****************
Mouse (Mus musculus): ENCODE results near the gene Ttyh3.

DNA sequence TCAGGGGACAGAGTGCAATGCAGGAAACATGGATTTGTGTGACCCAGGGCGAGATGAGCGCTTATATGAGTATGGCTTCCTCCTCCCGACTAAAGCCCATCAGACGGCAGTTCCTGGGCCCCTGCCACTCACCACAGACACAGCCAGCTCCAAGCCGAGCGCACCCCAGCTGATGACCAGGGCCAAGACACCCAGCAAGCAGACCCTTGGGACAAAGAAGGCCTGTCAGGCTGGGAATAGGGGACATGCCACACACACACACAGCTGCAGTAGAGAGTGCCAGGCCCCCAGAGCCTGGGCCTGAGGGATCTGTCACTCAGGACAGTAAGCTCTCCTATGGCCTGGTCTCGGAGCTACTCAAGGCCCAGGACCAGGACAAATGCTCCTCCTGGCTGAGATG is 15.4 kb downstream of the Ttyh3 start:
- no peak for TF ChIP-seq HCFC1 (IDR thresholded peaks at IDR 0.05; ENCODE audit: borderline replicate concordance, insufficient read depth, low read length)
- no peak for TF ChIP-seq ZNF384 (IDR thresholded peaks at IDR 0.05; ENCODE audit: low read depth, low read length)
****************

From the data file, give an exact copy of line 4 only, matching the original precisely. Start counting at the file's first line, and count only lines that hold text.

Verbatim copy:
- no peak for TF ChIP-seq ZNF384 (IDR thresholded peaks at IDR 0.05; ENCODE audit: low read depth, low read length)